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Local Thanksgiving food drive hands out food to those in need

Around the Spokane community, people are hoping to alleviate some of the pressure of the season by footing the bill on Thanksgiving dinners for those in need.

SPOKANE, Wash. — It can be a lot of pressure to buy the things that make a Thanksgiving dinner.

So, around our community, people are hoping to alleviate some of the pressure by footing the bill on Thanksgiving dinners for those in need.

"We got to put faith into action," Fresh Soul Owner Michael Brown said. "And when you put faith into action, that's helping somebody less fortunate than you."

Brown is planning to provide meals to the first 100 customers Thanksgiving Day.

"We wanted to give them what we specialize in," Brown said. "Ribs, chicken, this year we're giving them a slice of pie with the meal."

This is brown's fourth year of providing a free Thanksgiving meal.

"God put it on my heart first of all and I just believe in serving," Brown said.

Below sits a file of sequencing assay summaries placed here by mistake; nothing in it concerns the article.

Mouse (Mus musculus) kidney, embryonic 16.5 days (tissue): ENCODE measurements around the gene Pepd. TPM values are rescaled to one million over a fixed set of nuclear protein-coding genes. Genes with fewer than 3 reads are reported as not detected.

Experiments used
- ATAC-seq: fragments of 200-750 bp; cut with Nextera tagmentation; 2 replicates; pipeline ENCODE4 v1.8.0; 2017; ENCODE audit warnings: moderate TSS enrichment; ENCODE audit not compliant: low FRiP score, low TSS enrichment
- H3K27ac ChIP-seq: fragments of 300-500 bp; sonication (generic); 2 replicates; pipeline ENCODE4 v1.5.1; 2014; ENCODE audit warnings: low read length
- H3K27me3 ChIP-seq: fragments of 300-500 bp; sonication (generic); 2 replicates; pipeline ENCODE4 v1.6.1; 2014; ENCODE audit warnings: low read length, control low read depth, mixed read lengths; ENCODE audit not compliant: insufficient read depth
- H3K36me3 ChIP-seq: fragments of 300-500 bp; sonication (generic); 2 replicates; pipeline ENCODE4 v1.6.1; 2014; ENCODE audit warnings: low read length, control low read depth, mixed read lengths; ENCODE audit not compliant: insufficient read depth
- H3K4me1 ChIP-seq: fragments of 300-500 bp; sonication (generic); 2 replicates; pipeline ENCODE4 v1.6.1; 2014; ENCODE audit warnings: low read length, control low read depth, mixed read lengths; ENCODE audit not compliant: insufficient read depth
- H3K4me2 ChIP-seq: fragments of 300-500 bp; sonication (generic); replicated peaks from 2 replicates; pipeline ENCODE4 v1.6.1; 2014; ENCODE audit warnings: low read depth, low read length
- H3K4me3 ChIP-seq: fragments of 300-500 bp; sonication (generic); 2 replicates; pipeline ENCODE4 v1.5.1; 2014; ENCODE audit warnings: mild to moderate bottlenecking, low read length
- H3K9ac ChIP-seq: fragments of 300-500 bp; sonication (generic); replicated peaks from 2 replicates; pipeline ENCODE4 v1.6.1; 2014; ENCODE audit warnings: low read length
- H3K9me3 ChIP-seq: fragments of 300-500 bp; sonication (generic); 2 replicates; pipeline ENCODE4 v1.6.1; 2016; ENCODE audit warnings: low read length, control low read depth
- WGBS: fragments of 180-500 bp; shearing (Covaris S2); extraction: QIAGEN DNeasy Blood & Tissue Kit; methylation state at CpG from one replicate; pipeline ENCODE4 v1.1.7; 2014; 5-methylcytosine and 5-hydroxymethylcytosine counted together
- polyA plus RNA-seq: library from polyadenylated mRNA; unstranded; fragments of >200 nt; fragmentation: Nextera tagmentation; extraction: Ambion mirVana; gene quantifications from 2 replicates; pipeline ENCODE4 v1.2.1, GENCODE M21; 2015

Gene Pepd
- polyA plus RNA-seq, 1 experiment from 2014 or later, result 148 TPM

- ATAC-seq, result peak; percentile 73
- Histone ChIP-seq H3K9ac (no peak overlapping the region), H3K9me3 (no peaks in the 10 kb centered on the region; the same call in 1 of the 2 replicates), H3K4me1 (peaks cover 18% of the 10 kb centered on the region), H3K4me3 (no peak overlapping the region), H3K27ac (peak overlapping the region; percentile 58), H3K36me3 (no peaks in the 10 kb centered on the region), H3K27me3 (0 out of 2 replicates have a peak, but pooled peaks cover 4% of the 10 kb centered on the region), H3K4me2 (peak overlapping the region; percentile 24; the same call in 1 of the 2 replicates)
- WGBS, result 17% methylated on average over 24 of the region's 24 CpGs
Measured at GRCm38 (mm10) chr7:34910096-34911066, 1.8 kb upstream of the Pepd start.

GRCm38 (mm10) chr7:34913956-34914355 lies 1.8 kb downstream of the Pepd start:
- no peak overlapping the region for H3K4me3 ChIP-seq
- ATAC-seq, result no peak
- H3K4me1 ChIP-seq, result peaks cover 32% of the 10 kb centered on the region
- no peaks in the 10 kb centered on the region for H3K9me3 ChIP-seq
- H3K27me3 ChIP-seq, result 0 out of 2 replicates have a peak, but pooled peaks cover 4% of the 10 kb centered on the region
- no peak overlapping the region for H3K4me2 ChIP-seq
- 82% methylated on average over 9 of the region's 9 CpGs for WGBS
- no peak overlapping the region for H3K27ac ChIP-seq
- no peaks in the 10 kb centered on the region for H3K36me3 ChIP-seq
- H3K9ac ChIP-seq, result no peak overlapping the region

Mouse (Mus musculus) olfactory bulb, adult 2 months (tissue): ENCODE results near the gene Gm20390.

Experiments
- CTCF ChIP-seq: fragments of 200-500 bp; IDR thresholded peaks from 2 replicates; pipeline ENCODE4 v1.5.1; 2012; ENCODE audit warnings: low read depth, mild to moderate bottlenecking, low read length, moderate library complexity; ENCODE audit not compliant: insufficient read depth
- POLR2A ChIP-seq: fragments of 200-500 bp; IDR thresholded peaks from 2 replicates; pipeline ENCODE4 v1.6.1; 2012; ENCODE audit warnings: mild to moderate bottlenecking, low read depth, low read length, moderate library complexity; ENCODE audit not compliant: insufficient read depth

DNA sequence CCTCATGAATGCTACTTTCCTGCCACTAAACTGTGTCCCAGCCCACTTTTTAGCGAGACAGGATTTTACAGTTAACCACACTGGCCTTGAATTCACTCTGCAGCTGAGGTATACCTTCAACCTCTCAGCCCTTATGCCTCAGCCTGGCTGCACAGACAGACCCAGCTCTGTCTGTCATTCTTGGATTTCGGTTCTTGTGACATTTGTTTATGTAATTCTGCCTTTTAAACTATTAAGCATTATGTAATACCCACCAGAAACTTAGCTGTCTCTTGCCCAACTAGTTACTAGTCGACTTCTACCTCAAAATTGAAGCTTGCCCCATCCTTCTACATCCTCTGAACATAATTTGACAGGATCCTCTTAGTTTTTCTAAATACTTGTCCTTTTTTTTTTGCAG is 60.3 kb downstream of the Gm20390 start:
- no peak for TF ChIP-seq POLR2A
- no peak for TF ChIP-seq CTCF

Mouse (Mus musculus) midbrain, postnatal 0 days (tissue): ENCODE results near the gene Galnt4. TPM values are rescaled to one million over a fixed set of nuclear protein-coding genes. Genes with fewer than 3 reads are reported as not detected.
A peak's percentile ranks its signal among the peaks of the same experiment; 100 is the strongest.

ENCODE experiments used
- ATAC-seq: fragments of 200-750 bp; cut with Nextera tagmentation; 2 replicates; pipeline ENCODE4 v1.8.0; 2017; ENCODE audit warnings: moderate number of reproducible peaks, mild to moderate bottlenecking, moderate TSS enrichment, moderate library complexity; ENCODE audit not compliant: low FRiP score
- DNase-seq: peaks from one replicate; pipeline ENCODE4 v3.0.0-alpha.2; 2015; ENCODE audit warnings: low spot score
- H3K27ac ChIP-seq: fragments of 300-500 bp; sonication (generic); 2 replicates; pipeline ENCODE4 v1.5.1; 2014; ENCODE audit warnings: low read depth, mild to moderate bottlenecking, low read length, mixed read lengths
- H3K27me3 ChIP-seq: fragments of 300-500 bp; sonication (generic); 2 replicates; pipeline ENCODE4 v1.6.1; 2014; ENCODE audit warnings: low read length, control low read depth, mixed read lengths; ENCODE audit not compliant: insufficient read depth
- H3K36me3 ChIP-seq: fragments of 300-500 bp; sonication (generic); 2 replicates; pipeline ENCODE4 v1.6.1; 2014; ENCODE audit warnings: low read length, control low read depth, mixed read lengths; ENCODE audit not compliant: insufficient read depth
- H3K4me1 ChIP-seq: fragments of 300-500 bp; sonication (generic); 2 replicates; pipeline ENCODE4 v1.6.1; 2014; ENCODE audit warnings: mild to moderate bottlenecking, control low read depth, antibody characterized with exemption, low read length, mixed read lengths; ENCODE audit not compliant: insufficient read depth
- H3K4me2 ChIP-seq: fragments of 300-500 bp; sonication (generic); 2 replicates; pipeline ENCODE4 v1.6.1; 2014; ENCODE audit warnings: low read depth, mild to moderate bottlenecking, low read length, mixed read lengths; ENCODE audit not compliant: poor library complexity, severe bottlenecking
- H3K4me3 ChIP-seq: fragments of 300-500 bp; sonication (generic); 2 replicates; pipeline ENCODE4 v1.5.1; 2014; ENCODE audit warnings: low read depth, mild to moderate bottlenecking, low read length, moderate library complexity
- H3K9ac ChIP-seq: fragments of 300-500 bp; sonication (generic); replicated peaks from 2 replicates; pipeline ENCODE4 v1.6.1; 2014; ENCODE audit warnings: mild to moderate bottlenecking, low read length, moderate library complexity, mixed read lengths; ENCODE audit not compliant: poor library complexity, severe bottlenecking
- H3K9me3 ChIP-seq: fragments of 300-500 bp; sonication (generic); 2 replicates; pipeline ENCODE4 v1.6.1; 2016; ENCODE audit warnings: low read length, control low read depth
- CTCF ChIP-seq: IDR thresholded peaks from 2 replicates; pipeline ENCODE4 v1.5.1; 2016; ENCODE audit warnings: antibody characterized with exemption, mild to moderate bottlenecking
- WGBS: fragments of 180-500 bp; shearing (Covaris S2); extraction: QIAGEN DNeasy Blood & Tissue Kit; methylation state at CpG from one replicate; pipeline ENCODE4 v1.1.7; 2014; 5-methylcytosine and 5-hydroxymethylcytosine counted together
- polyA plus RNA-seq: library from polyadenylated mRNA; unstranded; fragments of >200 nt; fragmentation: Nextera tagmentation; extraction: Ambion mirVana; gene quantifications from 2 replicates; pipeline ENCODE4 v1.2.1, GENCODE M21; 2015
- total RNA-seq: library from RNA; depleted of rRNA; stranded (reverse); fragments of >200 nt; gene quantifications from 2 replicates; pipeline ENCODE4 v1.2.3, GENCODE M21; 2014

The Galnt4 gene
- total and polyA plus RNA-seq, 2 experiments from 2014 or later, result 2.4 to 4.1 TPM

Another firm believer in serving the community is Keaton Flanigan.

"I always knew i had a soft spot in my heart to kind of give back or see a genuine smile out of people," Flanigan said.

His dedication to service is what inspired the idea to give away eight Thanksgiving dinners to families in need six years ago.

This year, Flanigan's food drive provided dinners to 500 families.

"The vision just kept growing," Flanigan said.

He says being part of the larger effort to keep people in Spokane fed during the holidays is what keeps his event going every year.

"We are a strong community here in Spokane," Flanigan said. "We can continue to neighbor each other. I'm going to continue doing that."

Flanigan is looking to continue to double the number of people he feeds each year.

Also feeding hundreds of families each year is Gonzaga Prep's food distribution. One organizer says the impact of the annual food drive goes beyond just passing out food.

Over the last two weeks, students collected canned vegetables, boxed dinners, pasta, stuffing mixes and other Thanksgiving essentials.

The school says volunteers raised over 100,000 pounds of food to give to over 300 families, Second Harvest food bank and local church groups.

And for those still looking for their Thanksgiving meal, other resources in our community are available now through Thanksgiving day to help meet food insecurities this holiday season.

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